Prices for basins and trays range from $30 to $85.
Bidets & sitz baths
Originating in France as a fixture resembling a toilet, the bidet is a personal cleansing system that propels an arc of water into the air, washing the behind after using the toilet. Stand-alone bidet units are popular in parts of Europe, Asia and South America, but here in the United States people tend to prefer bidet attachments that fit the existing toilet.
Bidet prices range from $70 to $650, depending on the number of features.
“I’ve found that people really need to choose a bidet for themselves because each one has slightly different features,” Bales said. “I encourage people to shop around.”
There are hand bidets, bidets that attach to the side of the toilet, toilet seat bidets and travel bidets that don’t need to connect to a fresh water source. Features include warm water, push-button operation, remote control, air drying, deodorizing and seat warming.
The sitz bath, commonly used by women after childbirth or to relieve hemorrhoids, is another helpful way for those with disabilities to keep clean. They cost between $9 and $69.
Some sitz baths are plastic tubs and others are made out of inflatable vinyl, but all fit over the toilet and are either filled with water directly or through a continuous flow from a tube connected to a bag of water or faucet. Vents in the sitz bath prevent overfilling.
Hand-held shower heads
A hand-held shower head makes it possible to shower from a seated position. Prices run from $15 to $212.
A hand-held shower head that replaces your existing shower head either can attach directly to the water pipe coming out of the wall, or to a vertical bar that allows you to adjust the height of the shower head. A third option is a hand-held shower head with a diverter valve that allows you to use either the wall-mounted shower head or the hand-held unit. Hoses for hand-held units usually are 4 to 7 feet long.
Plastic hand-held shower heads are less expensive than steel, but generally don’t last as long. Popular features include a variety of water streams from a fine spray to a pulsating massage; water consumption reduction; anti-scald hot water detection; and pause buttons.
Portable showers & baths
When it’s simply not possible to access the bathroom, a portable shower or bathtub is the next best thing. These portable units are good for traveling or as an inexpensive alternative to remodeling the bathroom.
Most portable shower stalls ($650-$4,500) are lightweight and can be folded for easy storage and travel. Some are roll-in showers used with mobile shower chairs, and others have an attached seat that requires a transfer. Some need to be connected to an electric outlet and water faucet; others have their own power and water supply. Most come with a hand-held showerhead for showering, and have a pump or hose to remove excess water.
Portable bathtubs ($400-$800) allow you to take a bath without leaving your bed. These inflatable tubs are made of vinyl or other pliable, mold-resistant material. A hand-held shower head can be hooked up to a nearby sink or bathtub faucet. After the bath, some models have pumps to drain water into a sink or commode; others have a container to capture drain water.
No water supply nearby? Both Homecare Products and Shower Anywhere make bags or boxes that can be filled with water and used with the portable bathtubs or shampoo basins.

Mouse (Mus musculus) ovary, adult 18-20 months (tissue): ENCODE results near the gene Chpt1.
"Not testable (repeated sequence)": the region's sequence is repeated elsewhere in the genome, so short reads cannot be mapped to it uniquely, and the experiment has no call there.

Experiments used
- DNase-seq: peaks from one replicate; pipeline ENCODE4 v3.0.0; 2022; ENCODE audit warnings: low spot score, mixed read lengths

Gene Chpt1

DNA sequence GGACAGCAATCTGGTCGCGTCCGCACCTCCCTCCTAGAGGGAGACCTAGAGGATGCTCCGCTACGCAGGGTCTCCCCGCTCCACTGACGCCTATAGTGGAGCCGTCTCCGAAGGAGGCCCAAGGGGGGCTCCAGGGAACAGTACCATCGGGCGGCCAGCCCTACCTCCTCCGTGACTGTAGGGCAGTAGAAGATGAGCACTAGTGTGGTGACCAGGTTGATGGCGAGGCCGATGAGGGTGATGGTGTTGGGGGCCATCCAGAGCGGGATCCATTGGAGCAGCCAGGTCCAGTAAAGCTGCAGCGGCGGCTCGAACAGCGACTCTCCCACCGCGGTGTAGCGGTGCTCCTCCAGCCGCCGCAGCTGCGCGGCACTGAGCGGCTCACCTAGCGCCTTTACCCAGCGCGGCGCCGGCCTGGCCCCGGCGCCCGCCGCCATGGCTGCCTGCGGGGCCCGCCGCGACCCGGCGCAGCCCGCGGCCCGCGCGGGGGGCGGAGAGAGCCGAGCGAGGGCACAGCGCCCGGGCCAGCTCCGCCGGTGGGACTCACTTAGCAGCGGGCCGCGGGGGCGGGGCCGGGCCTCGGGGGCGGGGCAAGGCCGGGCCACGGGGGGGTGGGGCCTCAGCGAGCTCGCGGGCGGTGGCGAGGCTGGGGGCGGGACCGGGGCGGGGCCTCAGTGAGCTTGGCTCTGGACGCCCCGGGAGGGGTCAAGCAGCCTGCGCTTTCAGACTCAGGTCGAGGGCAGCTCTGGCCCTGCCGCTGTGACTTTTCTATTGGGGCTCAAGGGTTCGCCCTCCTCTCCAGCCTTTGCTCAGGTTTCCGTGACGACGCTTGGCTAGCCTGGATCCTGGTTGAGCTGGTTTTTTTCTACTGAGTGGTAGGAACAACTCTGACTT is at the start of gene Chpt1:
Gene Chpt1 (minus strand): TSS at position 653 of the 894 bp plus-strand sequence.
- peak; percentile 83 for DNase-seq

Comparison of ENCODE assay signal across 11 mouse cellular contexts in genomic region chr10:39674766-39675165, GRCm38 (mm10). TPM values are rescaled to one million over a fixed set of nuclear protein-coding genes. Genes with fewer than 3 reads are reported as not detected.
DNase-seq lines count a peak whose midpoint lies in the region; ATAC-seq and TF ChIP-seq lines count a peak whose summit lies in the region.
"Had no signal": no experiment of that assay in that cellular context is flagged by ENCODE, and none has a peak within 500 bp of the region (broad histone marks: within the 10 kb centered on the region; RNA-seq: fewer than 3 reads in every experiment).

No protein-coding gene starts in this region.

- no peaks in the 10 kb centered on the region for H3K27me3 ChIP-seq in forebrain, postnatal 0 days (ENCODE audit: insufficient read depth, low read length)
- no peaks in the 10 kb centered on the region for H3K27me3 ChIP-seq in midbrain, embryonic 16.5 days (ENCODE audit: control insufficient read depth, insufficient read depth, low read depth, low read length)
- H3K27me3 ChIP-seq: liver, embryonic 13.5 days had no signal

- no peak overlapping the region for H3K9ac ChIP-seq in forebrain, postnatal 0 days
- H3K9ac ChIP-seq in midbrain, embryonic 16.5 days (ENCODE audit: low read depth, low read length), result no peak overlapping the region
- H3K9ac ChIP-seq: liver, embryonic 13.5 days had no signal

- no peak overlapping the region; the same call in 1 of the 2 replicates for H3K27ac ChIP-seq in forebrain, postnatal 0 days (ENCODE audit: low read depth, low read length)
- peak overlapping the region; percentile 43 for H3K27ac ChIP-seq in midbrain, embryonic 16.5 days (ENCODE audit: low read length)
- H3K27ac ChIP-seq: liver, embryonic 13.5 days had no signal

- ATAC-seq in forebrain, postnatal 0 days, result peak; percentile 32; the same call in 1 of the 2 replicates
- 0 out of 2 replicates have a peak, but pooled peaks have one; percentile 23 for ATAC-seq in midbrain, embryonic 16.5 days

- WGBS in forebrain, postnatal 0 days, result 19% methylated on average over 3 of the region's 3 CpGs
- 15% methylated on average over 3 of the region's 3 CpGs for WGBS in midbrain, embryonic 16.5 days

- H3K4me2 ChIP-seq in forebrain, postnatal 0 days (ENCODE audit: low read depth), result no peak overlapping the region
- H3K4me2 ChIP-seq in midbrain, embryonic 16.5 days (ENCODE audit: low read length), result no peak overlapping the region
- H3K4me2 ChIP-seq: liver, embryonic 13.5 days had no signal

No-rinse & sponges
For quick clean-ups, consider a shampoo or body wash that doesn’t need to be washed off. One option is the shampoo cap, which fits on your head and contains a no-rinse shampoo that is massaged into your hair. You also can try disposable rinse-free body wipes or washcloths. Prices range from $4 to $16.
These products aren’t made to replace bathing or showering altogether, warns Bales. They’re fine for temporary use or between baths, but she doesn’t recommend no-rinse products for permanent use because, unlike a more rigorous bath or shower, they don’t remove dead skin cells, which helps prevent pressure sores.
Long-handled sponges make showering easier, especially for those with limited range of motion, as does a sponge or terrycloth mitt. Prices range from $3 to $22.
Tips from the OT: getting clean
Sit on a shower chair or bathtub transfer bench, plug the tub and fill it with a few inches of water. Or, go get a pedicure for $15. It’s relaxing and much more fun than a visit to a podiatrist. Many manicurist shops are set up to accommodate people with physical disabilities.
Cut off a leg from a pair of pantyhose, put the bar of soap in the toe and tie it onto the faucet or grab bar so that the soap won’t drop to the floor of the tub or shower. The soap will lather up right through the pantyhose.
To dry the feet or lower body, try sitting down and using a blow dryer set on low.
Is a blow dryer too heavy to hold? Aquis microfiber towels are super absorbent towels that dry your hair quickly. They’re available at Kohl’s or Bed Bath & Beyond for $22 and under. You also can get a stand to hold your blow dryer for you; check out www.hairmade.net.
Shower head tricks
To make the hand-held shower head easily accessible, loop the hose through the grab bar or arm of the shower chair. If gripping the hand-held shower head is a problem, try adding a Velcro strap to help you hang on to it.
Arm weakness making it difficult to wash your hair? Try a different body position, such as sitting down in the bathtub or on a shower chair and resting your elbow on a higher level surface, such as the soap dish or a grab bar. Or lower your head to your hand and use your head to move your hand around, instead of moving your hand around to wash your hair.
- Recent Quest Issues
- Quest Issue 1, 2020
- Quest Issue 4, 2019
- Quest Issue 3, 2019
- Quest Issue 2, 2019
- 2019 Conference Edition
- Quest Issue 1, 2019
- Quest Fall 2018
- Quest Summer 2018
- Quest Spring 2018
- Quest Winter 2018
- Quest Fall 2017
- Quest Summer 2017
- Quest Spring 2017
- Quest Winter 2017
- Quest Fall 2016
- Quest Summer 2016
- Quest Spring 2016
- Quest Winter 2016
- Quest Categories
MDA Resource Center: We’re Here For You
Our trained specialists are here to provide one-on-one support for every part of your journey. Send a message below or call us at 1-833-ASK-MDA1 (1-833-275-6321). If you live outside the U.S., we may be able to connect you to muscular dystrophy groups in your area, but MDA services are only available in the U.S.